Maui visitor numbers hit all-time high
HTA study: More than 3 million came in 2019
The number of visitors to Maui in 2019 surpassed the 3 million mark for the first time since record-keeping began three decades ago, a recent report showed.
Hawaii Tourism Authority’s visitor statistics released last week said Maui led Neighbor Islands with 3,071,596 visitors in 2019, a 5.4 percent increase from the year prior. It is the highest total since the agency began tracking arrivals in 1990.
The preliminary year-end data also showed the Aloha State for the first time pushed past the 10 million mark — with 10,424,995 visitors to the state last year.
Courtney Chargin, a Maui native who works in the local hotel industry, had mixed reactions to the report.
“It’s good for us but it’s not,” she said Saturday. “It’s a hard toss-up. It feels like (tourists) run us really thin. All their funds go to other things besides giving us raises and whatnot.”
In the last few years, her commute to work has increased due to more vehicles on the road, and Chargin said the beach is overly crowded with people.
Since 1990, visitors annually for Maui have been above the 2 million threshold, only dipping below that mark once. In 2009, about 1.8 million visitors came to Maui.
Albert Perez, executive director of Maui Tomorrow Foundation, said that Maui is becoming known as an “overtouristed” place.
Perez said his nonprofit is against any increase in visitor accommodations, adding that there are 10 new or expanded hotels being proposed for Maui.
“We need to ask ourselves, ‘At what point is it going to be too much — is it 4 million (visitors annually)? What about 30 million? There’s got to be some recognition that we are on an island and it has a carrying capacity. There are only so many miles of beaches. In fact, our beaches are shrinking from sea level rise.”
Rod Antone, Maui Hotel and Lodging Association executive director, said Saturday that HTA numbers only provide a snapshot.
“The other part of the story is that the industry, government and members of the community are all working together to help manage tourism and educate our visitors,” he said. “There are a lot of efforts going on, from trying to get rules for visitors in every hotel room, to working with rental car agencies to shuttle visitors to their hotels where some of them can rent vehicles there, to placing educational videos in the airport.”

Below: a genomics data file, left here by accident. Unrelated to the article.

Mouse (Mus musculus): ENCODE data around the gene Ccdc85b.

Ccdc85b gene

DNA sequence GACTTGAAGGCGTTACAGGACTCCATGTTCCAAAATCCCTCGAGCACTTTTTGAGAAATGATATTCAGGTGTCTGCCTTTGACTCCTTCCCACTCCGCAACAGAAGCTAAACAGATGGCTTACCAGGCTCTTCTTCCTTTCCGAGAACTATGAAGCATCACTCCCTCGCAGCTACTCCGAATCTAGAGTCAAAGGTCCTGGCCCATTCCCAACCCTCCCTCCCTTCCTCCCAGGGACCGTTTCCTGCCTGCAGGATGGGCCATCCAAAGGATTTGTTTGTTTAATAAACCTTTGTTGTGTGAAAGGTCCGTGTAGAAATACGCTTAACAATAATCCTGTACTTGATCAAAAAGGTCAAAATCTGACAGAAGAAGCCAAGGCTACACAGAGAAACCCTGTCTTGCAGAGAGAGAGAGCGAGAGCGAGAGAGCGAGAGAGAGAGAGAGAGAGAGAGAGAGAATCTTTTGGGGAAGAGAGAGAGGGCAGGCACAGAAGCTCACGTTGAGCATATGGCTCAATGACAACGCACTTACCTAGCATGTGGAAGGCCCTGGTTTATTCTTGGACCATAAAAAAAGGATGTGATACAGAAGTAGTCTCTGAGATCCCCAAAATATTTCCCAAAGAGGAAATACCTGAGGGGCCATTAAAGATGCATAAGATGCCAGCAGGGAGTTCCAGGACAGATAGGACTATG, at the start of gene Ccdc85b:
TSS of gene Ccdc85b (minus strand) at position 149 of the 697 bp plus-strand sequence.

Perez said the mayor’s committee is mulling a rental car mirror tag on good etiquette.
While arrivals saw a record for Maui, Valley Isle visitor spending also hit a new high last year of $5.12 billion, a 2.4 percent increase over 2018. However, daily spending dropped 0.6 percent to $211 per person.
Antone said that although revenue went up, costs also went up for the hotel industry, including property taxes and insurance premiums, some of which increased by 30 percent.
“It’s always better to look at the whole picture,” he said.
Also, visitor numbers increased 3 percent to 66,414 visitors per day in 2019, according to the HTA report. During Maui’s slowest month of September, an average of 52,389 visitors were on island on any given day. The island’s busiest month of December had 75,884 average daily visitors.
For the month of December, Maui’s visitor spending (15.4 percent to $513.1 million), visitor arrivals (8.5 percent to 275,959) and daily visitor spending (9.7 percent to $218 per person) increased compared to the previous year.
With additional visitors spending more days on Maui, Perez said quality of life should be prioritized.
“We are all about promoting quality of life,” he said. “If we don’t get a handle on tourism numbers, then quality of life for everyone — residents and visitors — will continue decline.”
Keith Regan, HTA chief administrative officer, said that his group since December 2018 has undergone a paradigm shift where officials are focusing on just that.
“We’re no longer focused on volume but rather on resident sentiment, visitor satisfaction, per person per day spent and total spent,” he said.
Regan added that community-focused programs, many of which are on Maui, are boosted by HTA. The group puts more than 30 percent of its $79 million annual TAT allocation toward such efforts.
He said that although HTA’s five-year strategic plan isn’t due until next year, the group “felt it was critical” to develop a new one before then, and it was unanimously approved by HTA’s board of directors last week.
“This plan speaks clearly to the new direction and focus of HTA,” Regan said. “It focuses on our four pillars of natural resources, Hawaiian culture, community enrichment and branding.”
The plan will likely be published in the next 30 to 45 days, he said.
* Kehaulani Cerizo can be reached at firstname.lastname@example.org.